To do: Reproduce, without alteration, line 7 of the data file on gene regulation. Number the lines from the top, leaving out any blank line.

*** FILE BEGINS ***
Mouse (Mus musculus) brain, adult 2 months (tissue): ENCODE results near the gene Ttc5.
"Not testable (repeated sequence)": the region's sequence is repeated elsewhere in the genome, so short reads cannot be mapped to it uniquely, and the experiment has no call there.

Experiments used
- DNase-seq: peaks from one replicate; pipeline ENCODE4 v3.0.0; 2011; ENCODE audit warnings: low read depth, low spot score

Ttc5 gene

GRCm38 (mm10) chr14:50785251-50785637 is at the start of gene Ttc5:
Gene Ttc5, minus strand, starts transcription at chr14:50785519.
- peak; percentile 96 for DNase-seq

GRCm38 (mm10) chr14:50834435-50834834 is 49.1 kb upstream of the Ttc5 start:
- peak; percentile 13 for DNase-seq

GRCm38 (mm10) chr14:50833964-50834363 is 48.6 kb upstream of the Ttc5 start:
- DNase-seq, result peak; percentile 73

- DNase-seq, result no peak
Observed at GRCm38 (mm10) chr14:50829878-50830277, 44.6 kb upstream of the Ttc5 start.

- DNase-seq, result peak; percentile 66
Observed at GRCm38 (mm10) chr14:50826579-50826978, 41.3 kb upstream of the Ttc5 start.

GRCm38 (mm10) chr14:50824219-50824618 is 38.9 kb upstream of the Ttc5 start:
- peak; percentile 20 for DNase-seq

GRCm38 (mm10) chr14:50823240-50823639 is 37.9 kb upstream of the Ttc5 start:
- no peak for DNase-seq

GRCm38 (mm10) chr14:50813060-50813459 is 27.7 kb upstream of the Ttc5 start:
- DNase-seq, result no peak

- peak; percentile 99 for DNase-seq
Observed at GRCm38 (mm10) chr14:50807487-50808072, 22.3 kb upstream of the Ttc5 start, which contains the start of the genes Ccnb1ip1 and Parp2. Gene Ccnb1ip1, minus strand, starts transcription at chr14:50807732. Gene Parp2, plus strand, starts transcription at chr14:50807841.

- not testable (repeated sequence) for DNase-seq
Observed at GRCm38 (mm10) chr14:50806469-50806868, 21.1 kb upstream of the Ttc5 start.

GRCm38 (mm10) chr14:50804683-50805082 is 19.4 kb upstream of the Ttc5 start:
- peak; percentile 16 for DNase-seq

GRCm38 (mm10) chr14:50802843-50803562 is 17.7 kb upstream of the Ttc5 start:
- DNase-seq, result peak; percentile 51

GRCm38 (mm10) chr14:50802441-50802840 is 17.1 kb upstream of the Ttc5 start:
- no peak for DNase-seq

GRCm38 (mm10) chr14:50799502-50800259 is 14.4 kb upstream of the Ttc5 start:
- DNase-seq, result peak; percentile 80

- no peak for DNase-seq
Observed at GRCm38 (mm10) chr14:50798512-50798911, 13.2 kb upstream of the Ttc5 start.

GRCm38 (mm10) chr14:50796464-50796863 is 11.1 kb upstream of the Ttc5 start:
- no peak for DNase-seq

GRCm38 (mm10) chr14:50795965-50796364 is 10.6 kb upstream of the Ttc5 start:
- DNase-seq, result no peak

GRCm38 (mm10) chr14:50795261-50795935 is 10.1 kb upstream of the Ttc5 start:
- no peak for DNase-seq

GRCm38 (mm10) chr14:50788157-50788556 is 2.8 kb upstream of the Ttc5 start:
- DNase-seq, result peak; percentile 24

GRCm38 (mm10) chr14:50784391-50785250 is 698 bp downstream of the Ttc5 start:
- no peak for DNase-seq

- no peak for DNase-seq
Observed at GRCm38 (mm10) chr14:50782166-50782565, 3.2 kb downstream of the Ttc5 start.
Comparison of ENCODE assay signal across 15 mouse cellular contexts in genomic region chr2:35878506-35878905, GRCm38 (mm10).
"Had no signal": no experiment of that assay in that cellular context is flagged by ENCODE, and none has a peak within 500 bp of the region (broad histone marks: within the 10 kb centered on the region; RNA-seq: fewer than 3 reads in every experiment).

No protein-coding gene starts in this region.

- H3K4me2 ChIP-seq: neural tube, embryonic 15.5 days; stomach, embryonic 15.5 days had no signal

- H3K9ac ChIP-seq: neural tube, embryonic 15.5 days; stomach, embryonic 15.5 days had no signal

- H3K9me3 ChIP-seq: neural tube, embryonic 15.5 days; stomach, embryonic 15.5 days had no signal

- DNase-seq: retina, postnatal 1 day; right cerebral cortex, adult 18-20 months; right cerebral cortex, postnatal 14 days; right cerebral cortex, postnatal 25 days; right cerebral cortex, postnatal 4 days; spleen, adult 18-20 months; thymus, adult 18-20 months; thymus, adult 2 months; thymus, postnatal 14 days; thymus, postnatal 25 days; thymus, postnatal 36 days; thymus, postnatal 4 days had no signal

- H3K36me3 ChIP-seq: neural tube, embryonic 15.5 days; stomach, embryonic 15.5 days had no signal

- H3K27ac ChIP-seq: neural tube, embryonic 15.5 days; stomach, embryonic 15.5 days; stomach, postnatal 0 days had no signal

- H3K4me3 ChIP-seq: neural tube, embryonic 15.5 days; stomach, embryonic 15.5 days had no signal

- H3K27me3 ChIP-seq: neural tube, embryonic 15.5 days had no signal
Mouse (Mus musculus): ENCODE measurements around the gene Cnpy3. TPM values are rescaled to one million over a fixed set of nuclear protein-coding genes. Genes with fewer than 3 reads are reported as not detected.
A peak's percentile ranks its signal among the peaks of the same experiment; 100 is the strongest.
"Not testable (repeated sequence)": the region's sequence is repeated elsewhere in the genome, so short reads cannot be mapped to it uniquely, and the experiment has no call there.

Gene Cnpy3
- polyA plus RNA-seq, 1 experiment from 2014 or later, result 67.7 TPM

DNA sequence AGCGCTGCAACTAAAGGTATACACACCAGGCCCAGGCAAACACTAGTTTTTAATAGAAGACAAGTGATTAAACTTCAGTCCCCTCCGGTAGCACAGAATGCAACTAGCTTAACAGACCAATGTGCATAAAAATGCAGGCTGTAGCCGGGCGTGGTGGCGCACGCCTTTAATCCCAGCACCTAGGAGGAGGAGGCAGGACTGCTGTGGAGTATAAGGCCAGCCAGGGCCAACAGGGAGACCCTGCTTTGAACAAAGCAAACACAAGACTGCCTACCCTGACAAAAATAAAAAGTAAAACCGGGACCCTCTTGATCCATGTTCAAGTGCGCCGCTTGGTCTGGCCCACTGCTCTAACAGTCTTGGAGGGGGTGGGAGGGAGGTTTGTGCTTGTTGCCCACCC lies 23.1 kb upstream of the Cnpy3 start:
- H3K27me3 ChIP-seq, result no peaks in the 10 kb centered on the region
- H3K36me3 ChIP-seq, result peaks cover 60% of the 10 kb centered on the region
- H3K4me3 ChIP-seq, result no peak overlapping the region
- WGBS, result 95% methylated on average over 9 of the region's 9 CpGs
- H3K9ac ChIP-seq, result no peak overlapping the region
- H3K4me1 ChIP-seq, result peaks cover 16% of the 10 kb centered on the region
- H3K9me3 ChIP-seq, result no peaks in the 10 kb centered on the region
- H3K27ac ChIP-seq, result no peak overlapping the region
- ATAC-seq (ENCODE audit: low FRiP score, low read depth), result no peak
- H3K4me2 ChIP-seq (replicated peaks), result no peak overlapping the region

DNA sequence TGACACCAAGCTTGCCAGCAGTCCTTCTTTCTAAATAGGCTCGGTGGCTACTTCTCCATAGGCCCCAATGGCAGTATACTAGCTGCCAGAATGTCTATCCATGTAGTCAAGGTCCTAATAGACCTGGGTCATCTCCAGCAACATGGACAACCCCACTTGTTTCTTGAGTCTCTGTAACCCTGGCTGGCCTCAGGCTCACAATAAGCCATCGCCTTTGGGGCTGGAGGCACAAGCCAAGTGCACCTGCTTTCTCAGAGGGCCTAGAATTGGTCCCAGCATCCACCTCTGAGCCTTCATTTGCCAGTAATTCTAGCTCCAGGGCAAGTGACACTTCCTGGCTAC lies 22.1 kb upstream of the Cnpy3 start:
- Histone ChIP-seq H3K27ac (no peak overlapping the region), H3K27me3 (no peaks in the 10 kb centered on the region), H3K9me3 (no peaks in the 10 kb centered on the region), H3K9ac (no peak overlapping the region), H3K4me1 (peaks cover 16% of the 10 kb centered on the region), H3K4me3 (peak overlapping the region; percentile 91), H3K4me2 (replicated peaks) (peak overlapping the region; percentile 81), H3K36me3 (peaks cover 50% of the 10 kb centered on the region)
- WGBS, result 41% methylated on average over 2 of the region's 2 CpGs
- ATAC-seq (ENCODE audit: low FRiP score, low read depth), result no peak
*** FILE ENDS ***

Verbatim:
Gene Ttc5, minus strand, starts transcription at chr14:50785519.